• The risk of exposure to COVID-19 that the child will face if she or he is in school, or is not in school;

  • whether the child, or a member of the child’s family, is at increased risk from COVID-19 as a result of health conditions or other risk factors;

  • The risk the child faces to their mental health, social development, academic development or psychological well-being from learning online;

  • Any proposed or planned measures to alleviate any of the risks noted above;

  • The child’s wishes, if they can be reasonably ascertained; and

  • The ability of the parent or parents with whom the child will be residing during school days to support online learning, including competing demands of the parent or parents’ work, or caregiving responsibilities, or other demands.

The Judges considered various other factors including risk levels for the children going to school vs. playdates vs. proximity of elderly grandparents who were frontline medical workers. Considering all these factors, the Courts still felt that in Zinati, “I conclude that the benefits of N attending school in-person outweigh the risks. I find she will be reasonably safe at school, given the lack of any health conditions that place her at particular risk, and that it is particularly important for her to have the social interaction and consequent development that only in-person learning can offer. Mr. Zinati’s plan to ameliorate the risk to N’s social development is not specific enough or likely to be effective. For these reasons, it is in N’s best interests to begin school in person on Sept. 15, 2020.


Similarly, in Chase, “There is a consensus between the Ontario government and medical experts that, at this juncture, it is not 100% safe for children to return to school. However, the risks of catching Covid-19 (and the typical effects of the illness) for children are being balanced against their mental health, psychological, academic and social interests, as well as many parents’ need for childcare. There is no end in sight to the pandemic and, as such, no evidence as to when it will be 100% safe for children to return to school. The Ontario government has determined that September 2020 is an appropriate time to move on to a “new normal” which includes a return to school. [46]   I note that the Ontario government did not hesitate to shut down all schools in March 2020 and has declined to re-open them until now. The Ontario government has articulated in the media that they will not hesitate to shut down schools again if the number of Covid-19 cases increases materially. [47]   All of the above factors weigh in favour of W.C.’s return to in-person learning in September 2020.”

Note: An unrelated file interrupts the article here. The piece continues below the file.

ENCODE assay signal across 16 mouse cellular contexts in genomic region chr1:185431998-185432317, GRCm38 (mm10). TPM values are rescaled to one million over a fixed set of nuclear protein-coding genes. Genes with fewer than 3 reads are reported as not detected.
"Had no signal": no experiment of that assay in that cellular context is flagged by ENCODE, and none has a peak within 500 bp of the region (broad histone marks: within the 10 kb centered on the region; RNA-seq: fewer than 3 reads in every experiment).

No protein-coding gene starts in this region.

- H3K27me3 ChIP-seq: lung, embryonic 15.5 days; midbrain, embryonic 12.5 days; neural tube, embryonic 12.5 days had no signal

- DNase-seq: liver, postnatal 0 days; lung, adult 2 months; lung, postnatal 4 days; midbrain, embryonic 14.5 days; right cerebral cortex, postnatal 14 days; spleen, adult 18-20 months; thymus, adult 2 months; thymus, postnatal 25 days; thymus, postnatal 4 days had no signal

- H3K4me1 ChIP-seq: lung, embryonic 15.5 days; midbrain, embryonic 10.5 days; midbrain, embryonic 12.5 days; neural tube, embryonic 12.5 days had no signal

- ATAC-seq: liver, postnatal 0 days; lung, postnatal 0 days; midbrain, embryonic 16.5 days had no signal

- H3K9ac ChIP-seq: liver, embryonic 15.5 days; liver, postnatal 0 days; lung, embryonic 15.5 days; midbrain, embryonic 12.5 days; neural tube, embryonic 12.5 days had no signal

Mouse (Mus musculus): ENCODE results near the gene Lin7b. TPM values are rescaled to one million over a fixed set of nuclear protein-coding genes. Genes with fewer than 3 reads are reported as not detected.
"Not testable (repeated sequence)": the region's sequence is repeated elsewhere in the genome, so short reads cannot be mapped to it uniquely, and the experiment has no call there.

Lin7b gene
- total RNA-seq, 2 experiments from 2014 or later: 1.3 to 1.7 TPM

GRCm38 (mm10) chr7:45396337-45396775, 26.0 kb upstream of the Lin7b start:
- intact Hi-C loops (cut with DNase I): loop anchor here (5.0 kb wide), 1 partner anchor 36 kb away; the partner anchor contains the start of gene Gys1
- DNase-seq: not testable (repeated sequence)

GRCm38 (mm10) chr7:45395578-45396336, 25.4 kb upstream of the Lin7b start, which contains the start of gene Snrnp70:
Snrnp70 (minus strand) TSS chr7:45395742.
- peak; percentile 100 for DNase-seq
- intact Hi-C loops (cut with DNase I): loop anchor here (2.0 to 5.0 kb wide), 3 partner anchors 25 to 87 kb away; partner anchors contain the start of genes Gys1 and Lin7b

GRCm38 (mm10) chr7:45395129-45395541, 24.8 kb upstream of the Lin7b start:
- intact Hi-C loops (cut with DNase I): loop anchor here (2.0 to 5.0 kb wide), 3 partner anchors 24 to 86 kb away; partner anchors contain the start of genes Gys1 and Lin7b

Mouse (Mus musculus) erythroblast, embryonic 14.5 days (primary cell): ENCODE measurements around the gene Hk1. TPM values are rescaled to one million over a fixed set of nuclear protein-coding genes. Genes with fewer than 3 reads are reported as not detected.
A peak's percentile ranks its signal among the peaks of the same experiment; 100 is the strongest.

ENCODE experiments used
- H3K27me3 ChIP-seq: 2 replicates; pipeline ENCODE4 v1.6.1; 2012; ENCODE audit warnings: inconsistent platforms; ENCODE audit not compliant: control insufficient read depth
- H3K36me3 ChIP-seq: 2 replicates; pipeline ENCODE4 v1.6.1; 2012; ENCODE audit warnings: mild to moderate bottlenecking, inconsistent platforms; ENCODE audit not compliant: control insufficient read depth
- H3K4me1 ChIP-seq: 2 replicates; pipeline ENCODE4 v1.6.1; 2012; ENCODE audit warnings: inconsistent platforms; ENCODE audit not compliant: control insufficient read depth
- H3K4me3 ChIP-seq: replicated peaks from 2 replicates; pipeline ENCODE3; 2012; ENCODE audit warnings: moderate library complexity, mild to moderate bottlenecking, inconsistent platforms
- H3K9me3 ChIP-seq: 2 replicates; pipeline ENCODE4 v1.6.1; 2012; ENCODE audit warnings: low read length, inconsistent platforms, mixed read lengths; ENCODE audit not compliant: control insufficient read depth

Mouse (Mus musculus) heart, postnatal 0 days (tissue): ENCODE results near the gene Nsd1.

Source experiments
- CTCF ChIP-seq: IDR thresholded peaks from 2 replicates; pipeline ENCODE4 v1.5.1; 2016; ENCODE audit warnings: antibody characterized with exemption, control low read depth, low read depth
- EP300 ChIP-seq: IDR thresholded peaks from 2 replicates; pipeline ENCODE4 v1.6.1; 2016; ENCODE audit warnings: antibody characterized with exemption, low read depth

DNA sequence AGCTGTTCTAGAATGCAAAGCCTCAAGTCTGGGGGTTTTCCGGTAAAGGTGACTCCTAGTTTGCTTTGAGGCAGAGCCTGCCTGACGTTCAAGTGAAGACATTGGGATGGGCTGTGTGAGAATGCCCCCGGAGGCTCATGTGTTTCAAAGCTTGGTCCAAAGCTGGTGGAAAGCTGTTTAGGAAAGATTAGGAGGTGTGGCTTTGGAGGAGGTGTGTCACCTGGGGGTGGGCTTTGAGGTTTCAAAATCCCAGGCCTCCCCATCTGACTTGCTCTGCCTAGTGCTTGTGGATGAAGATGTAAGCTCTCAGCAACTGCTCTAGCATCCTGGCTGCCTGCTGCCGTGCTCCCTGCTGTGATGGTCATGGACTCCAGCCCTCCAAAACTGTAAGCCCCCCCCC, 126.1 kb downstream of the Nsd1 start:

Justice Himel’s observations in Himel at para 28 are instructive and I conclude the analysis with this: “I note that in this case (and in all others currently before the Court) the Mother and Father have delegated the authority to make the decision respecting their child’s in-person versus online attendance at school to me, a judge who has never met the parents and who will likely never meet the child. I would encourage the parents to return to mediation as this is a process that empowers them to make these important decisions.